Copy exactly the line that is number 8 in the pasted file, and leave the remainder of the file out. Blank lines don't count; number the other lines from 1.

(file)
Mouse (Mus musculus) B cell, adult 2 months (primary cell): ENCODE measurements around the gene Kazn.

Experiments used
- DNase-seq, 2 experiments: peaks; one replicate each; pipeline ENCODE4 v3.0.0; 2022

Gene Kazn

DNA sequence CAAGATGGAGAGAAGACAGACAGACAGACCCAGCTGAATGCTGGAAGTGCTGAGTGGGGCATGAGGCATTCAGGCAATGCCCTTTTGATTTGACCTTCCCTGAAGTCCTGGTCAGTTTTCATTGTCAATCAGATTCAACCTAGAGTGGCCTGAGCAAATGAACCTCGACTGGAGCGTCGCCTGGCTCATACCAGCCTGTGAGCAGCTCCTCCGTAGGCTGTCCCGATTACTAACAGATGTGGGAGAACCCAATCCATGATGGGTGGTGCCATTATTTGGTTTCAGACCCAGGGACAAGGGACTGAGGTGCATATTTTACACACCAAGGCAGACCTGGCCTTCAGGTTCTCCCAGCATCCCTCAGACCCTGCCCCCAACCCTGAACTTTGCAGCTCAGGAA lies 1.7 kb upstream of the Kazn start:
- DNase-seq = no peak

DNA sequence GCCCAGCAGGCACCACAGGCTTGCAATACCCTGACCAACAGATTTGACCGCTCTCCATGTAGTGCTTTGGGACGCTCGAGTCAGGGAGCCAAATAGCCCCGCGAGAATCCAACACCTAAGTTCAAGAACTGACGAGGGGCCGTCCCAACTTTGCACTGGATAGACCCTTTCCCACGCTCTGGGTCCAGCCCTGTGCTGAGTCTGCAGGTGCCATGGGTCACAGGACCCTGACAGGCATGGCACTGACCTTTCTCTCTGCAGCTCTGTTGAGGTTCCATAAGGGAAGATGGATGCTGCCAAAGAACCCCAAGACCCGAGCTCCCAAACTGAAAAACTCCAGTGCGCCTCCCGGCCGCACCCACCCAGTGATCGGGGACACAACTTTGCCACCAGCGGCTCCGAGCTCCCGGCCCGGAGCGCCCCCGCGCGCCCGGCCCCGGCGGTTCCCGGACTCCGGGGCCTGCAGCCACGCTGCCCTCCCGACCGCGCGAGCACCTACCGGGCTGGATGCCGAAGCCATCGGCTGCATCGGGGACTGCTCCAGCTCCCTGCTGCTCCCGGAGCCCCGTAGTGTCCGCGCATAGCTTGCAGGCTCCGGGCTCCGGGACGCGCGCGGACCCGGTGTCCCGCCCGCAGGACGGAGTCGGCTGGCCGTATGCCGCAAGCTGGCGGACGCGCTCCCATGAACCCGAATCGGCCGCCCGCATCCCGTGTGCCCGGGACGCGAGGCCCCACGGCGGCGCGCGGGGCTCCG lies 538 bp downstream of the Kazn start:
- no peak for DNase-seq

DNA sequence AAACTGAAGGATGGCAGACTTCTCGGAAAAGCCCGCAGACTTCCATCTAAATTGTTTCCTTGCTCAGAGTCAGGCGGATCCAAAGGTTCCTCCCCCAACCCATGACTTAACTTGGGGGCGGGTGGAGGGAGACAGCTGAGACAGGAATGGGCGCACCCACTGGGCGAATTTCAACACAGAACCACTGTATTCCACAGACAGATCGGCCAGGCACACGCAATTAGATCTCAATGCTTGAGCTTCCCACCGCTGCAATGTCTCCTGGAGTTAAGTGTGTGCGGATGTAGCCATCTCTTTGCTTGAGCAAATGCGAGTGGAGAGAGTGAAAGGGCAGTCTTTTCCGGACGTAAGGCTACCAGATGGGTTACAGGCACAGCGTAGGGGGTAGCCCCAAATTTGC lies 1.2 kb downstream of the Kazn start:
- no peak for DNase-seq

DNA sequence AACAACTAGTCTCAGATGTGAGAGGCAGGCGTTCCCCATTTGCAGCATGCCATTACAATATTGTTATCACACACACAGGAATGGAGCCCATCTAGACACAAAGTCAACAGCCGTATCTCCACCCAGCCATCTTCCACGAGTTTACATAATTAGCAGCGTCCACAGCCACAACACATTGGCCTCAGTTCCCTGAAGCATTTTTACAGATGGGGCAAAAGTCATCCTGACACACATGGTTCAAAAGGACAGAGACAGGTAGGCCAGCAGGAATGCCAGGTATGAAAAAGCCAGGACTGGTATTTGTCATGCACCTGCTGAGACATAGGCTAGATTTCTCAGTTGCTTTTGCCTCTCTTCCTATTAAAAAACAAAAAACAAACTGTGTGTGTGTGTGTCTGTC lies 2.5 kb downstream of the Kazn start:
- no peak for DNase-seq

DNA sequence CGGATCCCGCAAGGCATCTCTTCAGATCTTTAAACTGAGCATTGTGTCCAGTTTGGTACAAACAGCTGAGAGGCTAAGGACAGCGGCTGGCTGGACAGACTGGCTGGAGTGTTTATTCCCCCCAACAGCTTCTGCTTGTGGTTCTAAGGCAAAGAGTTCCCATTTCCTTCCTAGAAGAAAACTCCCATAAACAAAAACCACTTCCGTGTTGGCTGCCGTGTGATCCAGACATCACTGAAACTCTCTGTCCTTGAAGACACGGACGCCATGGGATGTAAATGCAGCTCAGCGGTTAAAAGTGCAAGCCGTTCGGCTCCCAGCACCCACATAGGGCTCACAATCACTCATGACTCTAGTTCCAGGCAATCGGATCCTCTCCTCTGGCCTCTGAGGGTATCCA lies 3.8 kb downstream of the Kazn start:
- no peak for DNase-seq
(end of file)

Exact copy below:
- no peak for DNase-seq